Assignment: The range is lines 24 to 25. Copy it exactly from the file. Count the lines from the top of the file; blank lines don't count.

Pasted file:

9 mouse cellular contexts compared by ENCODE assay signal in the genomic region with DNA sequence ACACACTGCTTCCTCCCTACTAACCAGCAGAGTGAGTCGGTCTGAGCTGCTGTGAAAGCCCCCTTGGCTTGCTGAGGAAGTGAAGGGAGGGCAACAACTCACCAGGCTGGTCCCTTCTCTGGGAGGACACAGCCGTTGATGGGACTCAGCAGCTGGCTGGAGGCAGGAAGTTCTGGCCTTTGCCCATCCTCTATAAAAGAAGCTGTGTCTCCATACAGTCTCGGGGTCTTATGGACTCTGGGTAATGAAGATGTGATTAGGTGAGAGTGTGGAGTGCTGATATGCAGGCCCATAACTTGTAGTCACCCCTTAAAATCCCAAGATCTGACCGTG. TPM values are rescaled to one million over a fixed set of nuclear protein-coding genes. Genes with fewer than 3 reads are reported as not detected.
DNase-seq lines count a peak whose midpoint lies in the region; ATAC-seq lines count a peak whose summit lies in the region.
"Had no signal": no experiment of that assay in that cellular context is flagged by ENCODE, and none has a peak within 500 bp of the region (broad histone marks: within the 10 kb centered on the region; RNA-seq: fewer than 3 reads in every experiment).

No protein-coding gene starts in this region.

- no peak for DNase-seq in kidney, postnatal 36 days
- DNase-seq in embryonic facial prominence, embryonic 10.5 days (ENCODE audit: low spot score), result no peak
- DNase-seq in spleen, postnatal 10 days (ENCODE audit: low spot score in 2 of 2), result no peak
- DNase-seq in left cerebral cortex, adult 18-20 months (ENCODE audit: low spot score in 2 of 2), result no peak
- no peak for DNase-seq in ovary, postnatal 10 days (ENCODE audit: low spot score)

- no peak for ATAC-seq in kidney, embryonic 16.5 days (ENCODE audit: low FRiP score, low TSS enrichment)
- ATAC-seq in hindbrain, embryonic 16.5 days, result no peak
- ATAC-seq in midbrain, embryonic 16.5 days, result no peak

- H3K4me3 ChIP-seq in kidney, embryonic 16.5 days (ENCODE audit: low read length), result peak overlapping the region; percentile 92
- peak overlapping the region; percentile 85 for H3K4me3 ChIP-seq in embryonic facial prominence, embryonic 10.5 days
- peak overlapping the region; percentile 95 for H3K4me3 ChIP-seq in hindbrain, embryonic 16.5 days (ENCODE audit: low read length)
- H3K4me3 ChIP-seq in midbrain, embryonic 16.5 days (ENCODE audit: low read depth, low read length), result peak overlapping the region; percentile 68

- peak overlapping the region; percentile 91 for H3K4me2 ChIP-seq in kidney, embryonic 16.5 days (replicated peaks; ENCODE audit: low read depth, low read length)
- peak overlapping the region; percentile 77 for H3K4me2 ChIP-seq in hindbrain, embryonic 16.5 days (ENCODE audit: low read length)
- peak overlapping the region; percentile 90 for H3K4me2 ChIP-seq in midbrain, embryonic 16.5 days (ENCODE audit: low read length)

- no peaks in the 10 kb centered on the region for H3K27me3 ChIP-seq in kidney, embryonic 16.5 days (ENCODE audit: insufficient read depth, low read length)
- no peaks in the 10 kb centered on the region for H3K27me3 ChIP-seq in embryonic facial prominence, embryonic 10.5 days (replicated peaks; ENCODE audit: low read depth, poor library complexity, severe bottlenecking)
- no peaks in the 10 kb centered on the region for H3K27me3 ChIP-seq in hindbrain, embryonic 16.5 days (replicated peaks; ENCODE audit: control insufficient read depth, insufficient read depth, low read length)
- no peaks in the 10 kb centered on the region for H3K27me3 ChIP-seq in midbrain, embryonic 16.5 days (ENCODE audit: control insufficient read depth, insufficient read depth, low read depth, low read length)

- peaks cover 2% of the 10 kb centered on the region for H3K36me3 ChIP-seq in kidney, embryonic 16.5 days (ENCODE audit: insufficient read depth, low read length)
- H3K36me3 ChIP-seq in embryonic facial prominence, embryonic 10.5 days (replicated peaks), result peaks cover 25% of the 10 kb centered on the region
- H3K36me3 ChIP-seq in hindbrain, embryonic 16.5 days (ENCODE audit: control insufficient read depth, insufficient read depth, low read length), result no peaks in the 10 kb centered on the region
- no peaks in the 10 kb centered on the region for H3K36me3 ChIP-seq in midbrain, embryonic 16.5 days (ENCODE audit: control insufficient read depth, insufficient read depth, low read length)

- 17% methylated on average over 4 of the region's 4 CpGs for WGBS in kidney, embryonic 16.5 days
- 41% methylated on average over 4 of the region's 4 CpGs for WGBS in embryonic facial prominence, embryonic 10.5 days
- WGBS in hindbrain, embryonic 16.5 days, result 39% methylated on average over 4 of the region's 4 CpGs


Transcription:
- peaks cover 2% of the 10 kb centered on the region for H3K36me3 ChIP-seq in kidney, embryonic 16.5 days (ENCODE audit: insufficient read depth, low read length)
- H3K36me3 ChIP-seq in embryonic facial prominence, embryonic 10.5 days (replicated peaks), result peaks cover 25% of the 10 kb centered on the region